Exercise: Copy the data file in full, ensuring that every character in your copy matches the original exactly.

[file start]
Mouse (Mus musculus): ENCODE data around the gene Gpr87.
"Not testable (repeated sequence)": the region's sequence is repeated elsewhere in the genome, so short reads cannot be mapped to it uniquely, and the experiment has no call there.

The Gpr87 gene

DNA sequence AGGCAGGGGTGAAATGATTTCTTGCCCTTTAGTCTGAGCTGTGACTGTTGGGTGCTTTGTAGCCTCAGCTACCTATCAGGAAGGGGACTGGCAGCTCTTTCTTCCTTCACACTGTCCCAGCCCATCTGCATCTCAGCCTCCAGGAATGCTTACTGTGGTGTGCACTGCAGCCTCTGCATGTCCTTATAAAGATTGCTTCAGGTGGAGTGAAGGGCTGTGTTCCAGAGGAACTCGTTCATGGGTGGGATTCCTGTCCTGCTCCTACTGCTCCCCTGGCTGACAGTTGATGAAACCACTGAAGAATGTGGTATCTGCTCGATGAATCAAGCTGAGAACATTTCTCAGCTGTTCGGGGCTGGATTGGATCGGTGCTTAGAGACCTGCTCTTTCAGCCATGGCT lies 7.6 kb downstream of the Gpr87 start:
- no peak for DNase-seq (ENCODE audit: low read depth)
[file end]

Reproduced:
Mouse (Mus musculus): ENCODE data around the gene Gpr87.
"Not testable (repeated sequence)": the region's sequence is repeated elsewhere in the genome, so short reads cannot be mapped to it uniquely, and the experiment has no call there.

The Gpr87 gene

DNA sequence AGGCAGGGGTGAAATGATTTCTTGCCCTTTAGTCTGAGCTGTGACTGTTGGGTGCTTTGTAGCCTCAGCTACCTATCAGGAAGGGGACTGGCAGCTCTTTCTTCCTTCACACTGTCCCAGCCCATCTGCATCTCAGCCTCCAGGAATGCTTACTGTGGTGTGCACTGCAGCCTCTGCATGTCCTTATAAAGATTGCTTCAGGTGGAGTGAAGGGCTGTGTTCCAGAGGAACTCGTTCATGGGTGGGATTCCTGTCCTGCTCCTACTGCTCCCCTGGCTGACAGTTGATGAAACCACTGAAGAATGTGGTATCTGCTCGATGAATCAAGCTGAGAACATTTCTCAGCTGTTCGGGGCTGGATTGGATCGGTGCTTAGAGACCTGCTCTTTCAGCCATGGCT lies 7.6 kb downstream of the Gpr87 start:
- no peak for DNase-seq (ENCODE audit: low read depth)